From the eNAPUS Legislative and Political Bulletin:
Earlier this week, the House Oversight and Government Reform Committee approved H.R. 3813, legislation that would slash postal and federal retirement benefits by $44 billion over the next decade. The provisions included in the Committee-approved bill were hastily inserted in H.R. 7, a highway construction bill, and will be used to offset a funding shortfall in the transportation bill. The House may bring H.R.7, with the federal retirement cuts, up for a floor vote late next week. In addition, postal reform legislation slips until after the Presidents’ Day Recess, and the Postal Inspector General concludes that the USPS retiree healthcare liability could be fully funded in 21 years, without any additional pre-funding payments.
Over the past couple of weeks, consideration of S. 1789, the 21st Century Postal Act , has slipped behind other Senate legislative priorities. On the immediate horizon, a 10-month extension of the Social Security pay-roll tax holiday will supplant S. 1789 in the legislative pecking order.
Complicating prompt consideration of the Lieberman-Collins-Carper-Brown bill are concerns being raised within the Senate Democratic Caucus over a limited number of controversial provisions in the bill (e.g., changes to collective-bargaining and the federal workers’ compensation program). In addition, there is pressure to add provisions to the bill to strengthen Postal Regulatory Commission involvement in facility closure and consolidation decision-making, and deny the USPS the opportunity to reduce delivery service standards.
In addition, the Congressional Budget Office estimates that the bill would cost about $6.3 billion, and caused pause on the GOP side of the aisle.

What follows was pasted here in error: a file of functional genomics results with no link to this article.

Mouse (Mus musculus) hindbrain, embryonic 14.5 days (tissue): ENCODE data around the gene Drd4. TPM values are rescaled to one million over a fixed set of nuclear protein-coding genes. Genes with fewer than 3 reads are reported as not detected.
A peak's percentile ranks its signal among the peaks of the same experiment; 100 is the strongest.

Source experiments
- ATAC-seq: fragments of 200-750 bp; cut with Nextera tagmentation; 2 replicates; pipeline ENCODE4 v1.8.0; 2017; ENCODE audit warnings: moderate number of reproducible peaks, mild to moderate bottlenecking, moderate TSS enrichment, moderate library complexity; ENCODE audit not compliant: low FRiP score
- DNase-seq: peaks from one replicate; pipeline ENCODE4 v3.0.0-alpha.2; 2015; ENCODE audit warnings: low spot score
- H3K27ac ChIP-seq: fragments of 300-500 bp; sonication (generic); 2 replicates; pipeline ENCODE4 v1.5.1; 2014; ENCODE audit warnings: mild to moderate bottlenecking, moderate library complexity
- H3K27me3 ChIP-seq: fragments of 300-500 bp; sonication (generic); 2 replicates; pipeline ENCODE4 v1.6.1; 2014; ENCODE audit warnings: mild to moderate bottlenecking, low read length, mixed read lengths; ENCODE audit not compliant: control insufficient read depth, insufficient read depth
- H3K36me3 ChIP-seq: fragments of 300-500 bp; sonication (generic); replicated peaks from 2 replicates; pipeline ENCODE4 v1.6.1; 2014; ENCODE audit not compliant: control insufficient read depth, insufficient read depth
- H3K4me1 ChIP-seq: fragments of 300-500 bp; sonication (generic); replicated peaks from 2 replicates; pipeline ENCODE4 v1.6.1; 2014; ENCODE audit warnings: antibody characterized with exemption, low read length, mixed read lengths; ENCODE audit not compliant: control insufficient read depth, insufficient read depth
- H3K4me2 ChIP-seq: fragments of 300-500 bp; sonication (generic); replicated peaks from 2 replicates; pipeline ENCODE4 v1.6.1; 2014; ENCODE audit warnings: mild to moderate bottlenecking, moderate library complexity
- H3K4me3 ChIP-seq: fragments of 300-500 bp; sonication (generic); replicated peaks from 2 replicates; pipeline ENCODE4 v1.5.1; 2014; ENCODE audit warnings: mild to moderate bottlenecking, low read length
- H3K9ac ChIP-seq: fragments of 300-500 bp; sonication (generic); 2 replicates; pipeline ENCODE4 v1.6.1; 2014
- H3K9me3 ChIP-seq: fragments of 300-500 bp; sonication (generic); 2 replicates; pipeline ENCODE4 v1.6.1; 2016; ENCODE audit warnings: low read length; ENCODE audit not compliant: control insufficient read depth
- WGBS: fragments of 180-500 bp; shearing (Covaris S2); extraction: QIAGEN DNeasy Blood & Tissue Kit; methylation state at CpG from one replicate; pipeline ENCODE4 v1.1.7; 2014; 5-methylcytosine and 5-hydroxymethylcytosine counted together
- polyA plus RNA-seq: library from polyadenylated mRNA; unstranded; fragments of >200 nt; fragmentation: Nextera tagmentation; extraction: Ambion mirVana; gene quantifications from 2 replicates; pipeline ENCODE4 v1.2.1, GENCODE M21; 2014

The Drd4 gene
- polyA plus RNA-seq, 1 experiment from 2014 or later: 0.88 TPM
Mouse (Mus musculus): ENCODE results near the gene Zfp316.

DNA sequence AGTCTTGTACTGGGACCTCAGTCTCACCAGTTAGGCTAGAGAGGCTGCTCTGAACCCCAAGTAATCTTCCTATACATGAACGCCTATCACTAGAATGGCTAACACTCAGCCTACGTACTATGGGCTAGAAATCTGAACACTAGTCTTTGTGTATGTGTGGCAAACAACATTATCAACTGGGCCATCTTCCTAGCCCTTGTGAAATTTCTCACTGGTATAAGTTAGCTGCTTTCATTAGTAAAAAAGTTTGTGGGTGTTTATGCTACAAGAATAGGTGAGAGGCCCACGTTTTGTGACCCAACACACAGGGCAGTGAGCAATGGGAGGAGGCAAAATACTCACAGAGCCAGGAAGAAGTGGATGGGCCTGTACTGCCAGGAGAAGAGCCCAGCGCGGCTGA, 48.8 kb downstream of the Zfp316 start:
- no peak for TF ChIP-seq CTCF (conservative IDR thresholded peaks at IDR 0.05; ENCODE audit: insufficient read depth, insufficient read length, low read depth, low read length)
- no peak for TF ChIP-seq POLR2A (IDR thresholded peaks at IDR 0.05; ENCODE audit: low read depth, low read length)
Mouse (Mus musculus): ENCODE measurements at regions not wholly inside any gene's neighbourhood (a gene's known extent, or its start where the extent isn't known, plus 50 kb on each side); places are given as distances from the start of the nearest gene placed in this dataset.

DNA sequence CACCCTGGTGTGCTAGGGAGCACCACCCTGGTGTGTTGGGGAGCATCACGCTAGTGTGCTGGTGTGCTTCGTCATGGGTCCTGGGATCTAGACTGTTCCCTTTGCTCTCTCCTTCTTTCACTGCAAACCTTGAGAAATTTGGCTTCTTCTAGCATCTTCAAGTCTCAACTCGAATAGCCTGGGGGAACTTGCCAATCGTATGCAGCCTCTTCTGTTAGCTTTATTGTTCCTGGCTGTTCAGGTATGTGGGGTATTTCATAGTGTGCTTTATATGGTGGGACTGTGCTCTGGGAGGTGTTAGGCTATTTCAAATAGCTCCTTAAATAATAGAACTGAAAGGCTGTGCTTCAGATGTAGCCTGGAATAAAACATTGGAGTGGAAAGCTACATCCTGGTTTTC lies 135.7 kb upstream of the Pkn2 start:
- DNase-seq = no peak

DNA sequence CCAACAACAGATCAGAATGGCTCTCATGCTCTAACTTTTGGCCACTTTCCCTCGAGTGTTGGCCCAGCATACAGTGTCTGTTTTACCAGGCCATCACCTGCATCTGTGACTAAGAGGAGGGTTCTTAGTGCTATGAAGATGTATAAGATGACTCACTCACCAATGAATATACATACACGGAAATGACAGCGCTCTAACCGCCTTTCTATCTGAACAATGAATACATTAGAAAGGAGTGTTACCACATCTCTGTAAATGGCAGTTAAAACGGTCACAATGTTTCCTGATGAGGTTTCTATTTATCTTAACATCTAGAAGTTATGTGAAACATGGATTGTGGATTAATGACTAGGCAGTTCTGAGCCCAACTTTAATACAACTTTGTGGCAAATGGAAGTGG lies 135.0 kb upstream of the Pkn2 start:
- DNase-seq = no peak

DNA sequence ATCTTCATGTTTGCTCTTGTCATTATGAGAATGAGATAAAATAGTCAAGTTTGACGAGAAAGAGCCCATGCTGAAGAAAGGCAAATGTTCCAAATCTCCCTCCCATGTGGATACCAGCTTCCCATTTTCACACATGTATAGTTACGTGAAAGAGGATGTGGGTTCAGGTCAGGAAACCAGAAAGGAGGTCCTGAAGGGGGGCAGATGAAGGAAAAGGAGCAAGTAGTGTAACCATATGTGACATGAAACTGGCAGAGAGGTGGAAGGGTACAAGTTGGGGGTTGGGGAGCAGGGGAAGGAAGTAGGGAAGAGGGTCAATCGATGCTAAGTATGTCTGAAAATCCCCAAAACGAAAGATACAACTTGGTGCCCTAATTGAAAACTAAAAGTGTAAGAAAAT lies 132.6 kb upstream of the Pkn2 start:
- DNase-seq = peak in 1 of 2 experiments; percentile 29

NAPUS strongly believes that the CBO estimate is disingenuous, since none of the identified funds are the taxpayers’, and it results from re-funding the USPS FERS surplus and re-amortizing the pre-funding of future retiree FEHBP liabilities. Moreover, the Office of Personnel Management has calculated that the USPS has overfunded FERS and CSRS by $13.1 billion. (The OPM determination is independent of the projected $55-75 billion USPS overpayment into the CSRS.)
Finally, the USPS circulated in the Senate a memorandum, raising questions about its commitment to pursing passable postal relief legislation this year. USPS-promoted provisions excluded from the Governmental Affairs-approved bill or USPS-resisted items Committee, or amendments that may prevail on the Senate floor have tainted the USPS’ 2012 legislative strategy.
However, the facts are uncontested. The USPS will be unable to make $11.1 of pre-funding payments in in the current fiscal year — about ½ on August 1 and remainder on September 30. The USPS needs relief from these unjustified payments. In addition, it needs more legislative latitude and incentives to grow its revenue; not simply contract its market reach into irrelevancy, pursuing a kamikaze mission of retail inaccessibility and service cuts.
A potential Senate floor vote on which NAPUS will be focusing will be a motion to “waive a point of order” against the bill for violating a Senate budget rule. We expect that an anti-postal Senator will raise such a point of order against the bill. NAPUS will push for a waiver, because congressional budget rules are inherently unfair to the USPS and prejudicial to implementing postal relief.
In the meantime, NAPUS will continue to work with Senate allies to fine-tune S. 1789, so that the measure will garner the requisite votes for passage.
eNAPUS Legislative and Political Bulletin
Open Season on the Federal Public Service?
Retiree Costs Fully Funded in 21 years